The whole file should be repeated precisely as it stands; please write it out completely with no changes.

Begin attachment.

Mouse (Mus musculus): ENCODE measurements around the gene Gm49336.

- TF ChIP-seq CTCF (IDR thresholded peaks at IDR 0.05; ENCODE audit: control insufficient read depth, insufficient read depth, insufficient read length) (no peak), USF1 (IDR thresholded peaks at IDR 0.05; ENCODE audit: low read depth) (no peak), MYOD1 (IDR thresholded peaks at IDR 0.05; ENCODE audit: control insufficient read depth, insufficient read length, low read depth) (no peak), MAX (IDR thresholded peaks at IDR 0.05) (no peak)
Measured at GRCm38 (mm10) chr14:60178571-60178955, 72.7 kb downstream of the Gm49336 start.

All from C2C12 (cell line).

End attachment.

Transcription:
Mouse (Mus musculus): ENCODE measurements around the gene Gm49336.

- TF ChIP-seq CTCF (IDR thresholded peaks at IDR 0.05; ENCODE audit: control insufficient read depth, insufficient read depth, insufficient read length) (no peak), USF1 (IDR thresholded peaks at IDR 0.05; ENCODE audit: low read depth) (no peak), MYOD1 (IDR thresholded peaks at IDR 0.05; ENCODE audit: control insufficient read depth, insufficient read length, low read depth) (no peak), MAX (IDR thresholded peaks at IDR 0.05) (no peak)
Measured at GRCm38 (mm10) chr14:60178571-60178955, 72.7 kb downstream of the Gm49336 start.

All from C2C12 (cell line).